This study is subject to a number of limitations. First, we did not interview representatives from all 21 counties, impacting the generalizability of outcomes for Sweden. As the three interviewed counties represent > 50% of the population and > 50% of the use (volume) of infliximab, this will probably not considerably affect our results. Second, this study investigated only the biosimilar TNFα market, not the total biosimilar market. Also, no (biological) therapies other than TNFα inhibitors were considered for treatment of shared indications, e.g., abatacept, rituximab, tocilizumab. The largest shifts in market dynamics are expected to happen within the class of TNFα inhibitors. Third, regression analysis can serve to determine the influence of one variable on the biosimilar market share or to explain as much of the variation as possible. Statistical reasons, i.e. a limited number of observations, correlation between independent variables, non-linearity of the data, led us to choose a model describing the primary driver, i.e. the difference in price between the biosimilar and the originator product, accounting for net prices instead of list prices.

Future Research

Future research could focus on regional variations in other European countries (e.g. Spain, Italy, Germany, the UK) to investigate whether the drivers identified in this study are also applicable to other healthcare systems. A regression model could then be developed with more universal drivers predicting a high or low biosimilar market share, and factors that lead to decreases in drug costs could be identified. Furthermore, factors affecting regional variations in Sweden in healthcare services provided to residents could be further investigated to streamline best practices.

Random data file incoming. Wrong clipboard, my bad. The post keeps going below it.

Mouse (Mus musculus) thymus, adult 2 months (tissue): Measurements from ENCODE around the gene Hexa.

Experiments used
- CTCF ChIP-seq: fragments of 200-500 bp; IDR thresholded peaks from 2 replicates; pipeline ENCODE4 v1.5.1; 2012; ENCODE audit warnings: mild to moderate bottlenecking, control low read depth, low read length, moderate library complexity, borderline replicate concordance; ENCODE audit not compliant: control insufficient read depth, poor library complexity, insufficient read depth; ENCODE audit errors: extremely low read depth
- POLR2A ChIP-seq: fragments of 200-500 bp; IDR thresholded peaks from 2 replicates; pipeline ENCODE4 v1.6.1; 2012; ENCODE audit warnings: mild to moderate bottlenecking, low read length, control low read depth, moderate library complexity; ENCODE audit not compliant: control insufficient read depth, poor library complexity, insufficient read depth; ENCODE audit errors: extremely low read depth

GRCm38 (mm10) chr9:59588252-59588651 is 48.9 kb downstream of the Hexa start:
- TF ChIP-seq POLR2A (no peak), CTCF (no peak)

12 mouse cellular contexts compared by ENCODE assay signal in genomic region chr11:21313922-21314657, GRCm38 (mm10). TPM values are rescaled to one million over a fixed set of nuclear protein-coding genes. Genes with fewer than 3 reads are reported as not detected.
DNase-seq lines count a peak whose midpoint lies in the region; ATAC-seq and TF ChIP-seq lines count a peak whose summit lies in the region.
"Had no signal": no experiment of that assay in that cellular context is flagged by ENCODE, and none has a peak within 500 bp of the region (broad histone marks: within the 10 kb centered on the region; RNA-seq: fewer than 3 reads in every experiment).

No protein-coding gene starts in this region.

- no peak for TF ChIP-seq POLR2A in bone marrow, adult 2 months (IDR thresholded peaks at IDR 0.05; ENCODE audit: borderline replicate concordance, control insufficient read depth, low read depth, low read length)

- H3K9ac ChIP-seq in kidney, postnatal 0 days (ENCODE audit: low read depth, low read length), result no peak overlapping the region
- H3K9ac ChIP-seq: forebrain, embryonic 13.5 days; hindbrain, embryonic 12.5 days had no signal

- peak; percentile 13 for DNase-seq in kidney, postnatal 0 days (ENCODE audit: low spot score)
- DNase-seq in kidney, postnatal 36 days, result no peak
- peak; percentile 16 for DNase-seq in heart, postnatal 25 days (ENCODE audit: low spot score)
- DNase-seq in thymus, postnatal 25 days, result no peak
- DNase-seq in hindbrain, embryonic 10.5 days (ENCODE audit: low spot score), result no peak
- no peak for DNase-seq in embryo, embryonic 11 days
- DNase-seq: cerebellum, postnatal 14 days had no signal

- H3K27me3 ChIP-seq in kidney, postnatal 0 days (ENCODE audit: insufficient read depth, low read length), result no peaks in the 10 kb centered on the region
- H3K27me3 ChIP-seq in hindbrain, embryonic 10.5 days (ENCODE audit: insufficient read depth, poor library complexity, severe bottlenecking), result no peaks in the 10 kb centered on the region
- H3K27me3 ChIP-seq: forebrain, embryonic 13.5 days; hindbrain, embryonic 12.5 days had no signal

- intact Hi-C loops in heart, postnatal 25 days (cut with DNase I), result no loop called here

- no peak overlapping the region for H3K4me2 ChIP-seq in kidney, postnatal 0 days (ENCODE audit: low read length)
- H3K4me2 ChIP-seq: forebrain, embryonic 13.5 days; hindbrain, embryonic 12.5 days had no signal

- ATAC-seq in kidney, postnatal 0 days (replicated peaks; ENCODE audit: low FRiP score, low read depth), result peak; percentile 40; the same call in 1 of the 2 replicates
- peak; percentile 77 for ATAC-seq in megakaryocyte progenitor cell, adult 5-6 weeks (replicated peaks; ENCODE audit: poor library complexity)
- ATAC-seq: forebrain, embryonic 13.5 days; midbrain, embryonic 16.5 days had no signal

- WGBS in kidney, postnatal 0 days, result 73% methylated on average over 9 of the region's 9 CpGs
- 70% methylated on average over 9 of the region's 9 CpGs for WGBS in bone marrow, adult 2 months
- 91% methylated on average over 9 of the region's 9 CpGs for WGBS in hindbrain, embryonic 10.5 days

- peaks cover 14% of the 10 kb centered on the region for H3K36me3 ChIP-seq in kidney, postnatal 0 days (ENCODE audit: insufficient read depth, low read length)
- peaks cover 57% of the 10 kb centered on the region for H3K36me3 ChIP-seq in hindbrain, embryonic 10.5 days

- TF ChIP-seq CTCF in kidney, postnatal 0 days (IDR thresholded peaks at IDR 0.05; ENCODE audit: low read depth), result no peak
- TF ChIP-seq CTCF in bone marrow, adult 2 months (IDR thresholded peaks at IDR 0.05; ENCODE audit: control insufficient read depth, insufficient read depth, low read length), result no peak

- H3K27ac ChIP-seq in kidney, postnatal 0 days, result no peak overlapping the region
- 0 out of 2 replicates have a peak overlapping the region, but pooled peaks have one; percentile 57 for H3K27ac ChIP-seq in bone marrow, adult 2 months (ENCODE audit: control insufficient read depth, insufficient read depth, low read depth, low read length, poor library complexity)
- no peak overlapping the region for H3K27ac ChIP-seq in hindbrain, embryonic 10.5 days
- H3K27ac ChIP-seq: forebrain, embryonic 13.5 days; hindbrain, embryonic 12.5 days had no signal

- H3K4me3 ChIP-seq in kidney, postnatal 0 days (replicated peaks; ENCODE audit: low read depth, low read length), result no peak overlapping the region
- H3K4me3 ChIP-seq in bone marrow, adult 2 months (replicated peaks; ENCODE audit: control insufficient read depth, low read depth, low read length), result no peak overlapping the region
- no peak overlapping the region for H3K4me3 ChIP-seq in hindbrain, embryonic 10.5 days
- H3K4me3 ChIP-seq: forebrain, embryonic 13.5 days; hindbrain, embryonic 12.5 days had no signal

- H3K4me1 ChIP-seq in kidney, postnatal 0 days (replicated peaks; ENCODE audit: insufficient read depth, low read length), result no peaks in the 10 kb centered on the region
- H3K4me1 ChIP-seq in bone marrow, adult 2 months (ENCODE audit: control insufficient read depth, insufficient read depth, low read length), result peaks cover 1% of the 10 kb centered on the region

This study has shown that variation in biosimilar infliximab market shares between Swedish counties is largely explained by the relative difference in discounted price between biosimilar and originator product. Visual inspection of the data suggests high uptake of the biosimilar upward of 40% difference in discounted price. Counties employed different strategies to leverage price reductions generated by biosimilar competition. The discounted price per DDD of infliximab reduced in all counties following market entry of biosimilars; this was achieved either with a lower price for biosimilar infliximab or with a large price reduction for the originator product consequent to biosimilar competition.